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A Musing about Geese

So, on Monday at lunch time, I took my sandwich outside and sat on the picnic table. Yes, I said on the table!

It was a beautiful Autumn day and as it was also a professional development day at school it seemed the perfect time to savor my lunch while getting some fresh air and sunshine. Fortunately, I left my phone at my desk and while my leg is better from the pulled calf muscle, I decided it wasn’t worth the extra steps to go and get it and the world would have to survive without direct access to me for a few minutes.

I say leaving my phone was fortunate because suddenly I got to hear everything around me. The sounds of nature were refreshing. I experienced the wind blowing through the trees, the birds chirping in those same trees and even the buzzing of a few bees going to and from the blueberry bushes we planted outside the cafeteria windows last spring. I noticed a few squirrels scattering across the back lawn as they headed to and then scampered up an aged pine tree along the school property line. I felt the sun warm my body so that the jacket I was wearing had to come off. And then I heard from above the honking of geese in that famous “V” formation. They were heading south for Winter. As I watched them glide across the sky I wondered if they were going to the beach or Disney World and if so, would they let me join them.

As I finished my sandwich and watched them gracefully head away until I could no longer see them in the distance, I began wondering about that famous “Flying V” formation.

When I returned to my office a few minutes later I immediately grabbed my phone – after all I had been cut off from humanity for almost 17 minutes. After seeing humanity had not missed me, I Googled “Flying V” formation and geese.

I found lots of information. Actually, way too much – over 8,990,000 results to be exact. I did not read them all, but I did find some fascinating information.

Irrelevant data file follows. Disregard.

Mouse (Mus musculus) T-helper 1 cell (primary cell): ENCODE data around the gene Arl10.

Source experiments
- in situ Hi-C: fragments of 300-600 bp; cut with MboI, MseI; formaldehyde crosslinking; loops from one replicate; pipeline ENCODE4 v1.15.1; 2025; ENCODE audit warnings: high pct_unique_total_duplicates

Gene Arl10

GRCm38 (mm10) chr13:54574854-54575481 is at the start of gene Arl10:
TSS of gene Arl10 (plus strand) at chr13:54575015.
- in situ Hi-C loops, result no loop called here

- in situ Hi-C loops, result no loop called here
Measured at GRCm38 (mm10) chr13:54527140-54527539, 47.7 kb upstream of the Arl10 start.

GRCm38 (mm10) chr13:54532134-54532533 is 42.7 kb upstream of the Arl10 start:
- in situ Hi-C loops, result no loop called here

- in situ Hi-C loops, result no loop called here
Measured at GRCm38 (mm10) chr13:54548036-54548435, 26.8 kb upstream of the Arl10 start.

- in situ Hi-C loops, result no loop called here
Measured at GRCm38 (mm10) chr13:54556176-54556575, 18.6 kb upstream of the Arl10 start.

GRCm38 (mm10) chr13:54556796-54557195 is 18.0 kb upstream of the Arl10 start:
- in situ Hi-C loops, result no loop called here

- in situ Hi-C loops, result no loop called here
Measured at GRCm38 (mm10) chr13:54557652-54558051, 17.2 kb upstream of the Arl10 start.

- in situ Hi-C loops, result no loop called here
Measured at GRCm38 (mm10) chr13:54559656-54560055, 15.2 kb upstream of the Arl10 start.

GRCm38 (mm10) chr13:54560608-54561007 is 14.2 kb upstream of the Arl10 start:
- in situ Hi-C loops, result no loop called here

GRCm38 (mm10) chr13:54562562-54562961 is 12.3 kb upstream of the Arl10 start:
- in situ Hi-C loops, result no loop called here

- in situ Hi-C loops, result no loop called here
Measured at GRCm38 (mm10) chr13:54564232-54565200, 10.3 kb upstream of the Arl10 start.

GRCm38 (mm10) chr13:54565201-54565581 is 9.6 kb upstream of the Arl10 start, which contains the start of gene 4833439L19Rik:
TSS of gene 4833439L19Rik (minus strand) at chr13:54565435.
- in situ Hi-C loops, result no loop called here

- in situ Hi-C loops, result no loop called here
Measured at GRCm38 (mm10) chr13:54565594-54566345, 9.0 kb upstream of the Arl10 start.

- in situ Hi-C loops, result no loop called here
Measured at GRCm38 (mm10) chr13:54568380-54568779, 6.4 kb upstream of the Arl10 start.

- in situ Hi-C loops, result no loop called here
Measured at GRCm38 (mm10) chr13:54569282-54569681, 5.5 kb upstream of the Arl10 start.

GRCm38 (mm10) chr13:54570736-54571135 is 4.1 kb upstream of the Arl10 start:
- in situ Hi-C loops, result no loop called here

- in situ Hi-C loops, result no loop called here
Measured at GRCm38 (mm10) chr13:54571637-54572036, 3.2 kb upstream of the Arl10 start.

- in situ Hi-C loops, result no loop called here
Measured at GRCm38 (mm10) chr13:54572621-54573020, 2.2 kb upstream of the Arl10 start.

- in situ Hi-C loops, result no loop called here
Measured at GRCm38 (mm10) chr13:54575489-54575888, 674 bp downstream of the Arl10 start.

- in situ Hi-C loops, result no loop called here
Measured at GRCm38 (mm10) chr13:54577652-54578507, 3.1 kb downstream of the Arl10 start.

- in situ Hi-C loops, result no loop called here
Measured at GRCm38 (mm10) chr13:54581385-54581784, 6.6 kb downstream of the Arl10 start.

So, the next time you see geese flying south in “V” formation, you might be interested to know that as each bird flaps its wings, it creates an uplift for the bird immediately following. By flying in a V formation, the whole flock adds at least 71% greater flying range than if each bird flew on its own. Additionally, flying this way takes physical stress off the animal. The authors of a 2001 Nature article note that pelicans that fly alone beat their wings more frequently and have higher heart rates than geese flying in formation. Additionally, as each bird takes its turn at the front all are able to conserve energy and thus move forward to their destination much more efficiently.

This information got me thinking about the life of faith and our walk together as followers of Jesus Christ. It is clear that Christians who share a common direction and sense of community can also get where they are going quicker and easier because they are traveling on the uplift of one another.

Likewise, whenever a goose falls out of formation and perhaps thinks of going it alone, it suddenly feels the drag and resistance of trying to do so. Feeling the struggle of being alone it can quickly get back into formation. If we have as much sense as a goose, we stay in formation with those who are headed the same way we are going.